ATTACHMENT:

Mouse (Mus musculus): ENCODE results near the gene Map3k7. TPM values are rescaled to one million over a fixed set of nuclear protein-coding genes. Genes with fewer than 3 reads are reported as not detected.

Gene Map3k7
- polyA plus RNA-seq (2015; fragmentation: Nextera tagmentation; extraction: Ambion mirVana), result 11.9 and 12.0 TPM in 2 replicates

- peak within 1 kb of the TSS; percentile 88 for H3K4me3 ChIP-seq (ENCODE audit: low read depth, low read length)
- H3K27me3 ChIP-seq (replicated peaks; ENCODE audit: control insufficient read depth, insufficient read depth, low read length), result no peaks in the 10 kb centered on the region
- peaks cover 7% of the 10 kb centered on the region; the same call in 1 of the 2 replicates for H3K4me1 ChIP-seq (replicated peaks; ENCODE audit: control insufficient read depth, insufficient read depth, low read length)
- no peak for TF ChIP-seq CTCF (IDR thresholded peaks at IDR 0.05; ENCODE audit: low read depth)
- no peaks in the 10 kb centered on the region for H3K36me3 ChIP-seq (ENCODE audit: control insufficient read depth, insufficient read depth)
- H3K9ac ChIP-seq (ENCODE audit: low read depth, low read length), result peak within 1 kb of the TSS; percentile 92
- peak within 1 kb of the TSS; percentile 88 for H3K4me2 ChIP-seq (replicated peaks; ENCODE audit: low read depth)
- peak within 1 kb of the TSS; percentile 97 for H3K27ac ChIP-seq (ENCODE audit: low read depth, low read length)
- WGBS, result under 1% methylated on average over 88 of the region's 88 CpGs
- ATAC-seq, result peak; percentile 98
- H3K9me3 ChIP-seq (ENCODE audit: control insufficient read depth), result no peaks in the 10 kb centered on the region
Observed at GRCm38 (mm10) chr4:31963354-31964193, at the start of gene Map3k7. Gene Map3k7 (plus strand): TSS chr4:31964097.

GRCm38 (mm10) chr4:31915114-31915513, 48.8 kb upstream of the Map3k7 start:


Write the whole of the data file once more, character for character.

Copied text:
Mouse (Mus musculus): ENCODE results near the gene Map3k7. TPM values are rescaled to one million over a fixed set of nuclear protein-coding genes. Genes with fewer than 3 reads are reported as not detected.

Gene Map3k7
- polyA plus RNA-seq (2015; fragmentation: Nextera tagmentation; extraction: Ambion mirVana), result 11.9 and 12.0 TPM in 2 replicates

- peak within 1 kb of the TSS; percentile 88 for H3K4me3 ChIP-seq (ENCODE audit: low read depth, low read length)
- H3K27me3 ChIP-seq (replicated peaks; ENCODE audit: control insufficient read depth, insufficient read depth, low read length), result no peaks in the 10 kb centered on the region
- peaks cover 7% of the 10 kb centered on the region; the same call in 1 of the 2 replicates for H3K4me1 ChIP-seq (replicated peaks; ENCODE audit: control insufficient read depth, insufficient read depth, low read length)
- no peak for TF ChIP-seq CTCF (IDR thresholded peaks at IDR 0.05; ENCODE audit: low read depth)
- no peaks in the 10 kb centered on the region for H3K36me3 ChIP-seq (ENCODE audit: control insufficient read depth, insufficient read depth)
- H3K9ac ChIP-seq (ENCODE audit: low read depth, low read length), result peak within 1 kb of the TSS; percentile 92
- peak within 1 kb of the TSS; percentile 88 for H3K4me2 ChIP-seq (replicated peaks; ENCODE audit: low read depth)
- peak within 1 kb of the TSS; percentile 97 for H3K27ac ChIP-seq (ENCODE audit: low read depth, low read length)
- WGBS, result under 1% methylated on average over 88 of the region's 88 CpGs
- ATAC-seq, result peak; percentile 98
- H3K9me3 ChIP-seq (ENCODE audit: control insufficient read depth), result no peaks in the 10 kb centered on the region
Observed at GRCm38 (mm10) chr4:31963354-31964193, at the start of gene Map3k7. Gene Map3k7 (plus strand): TSS chr4:31964097.

GRCm38 (mm10) chr4:31915114-31915513, 48.8 kb upstream of the Map3k7 start: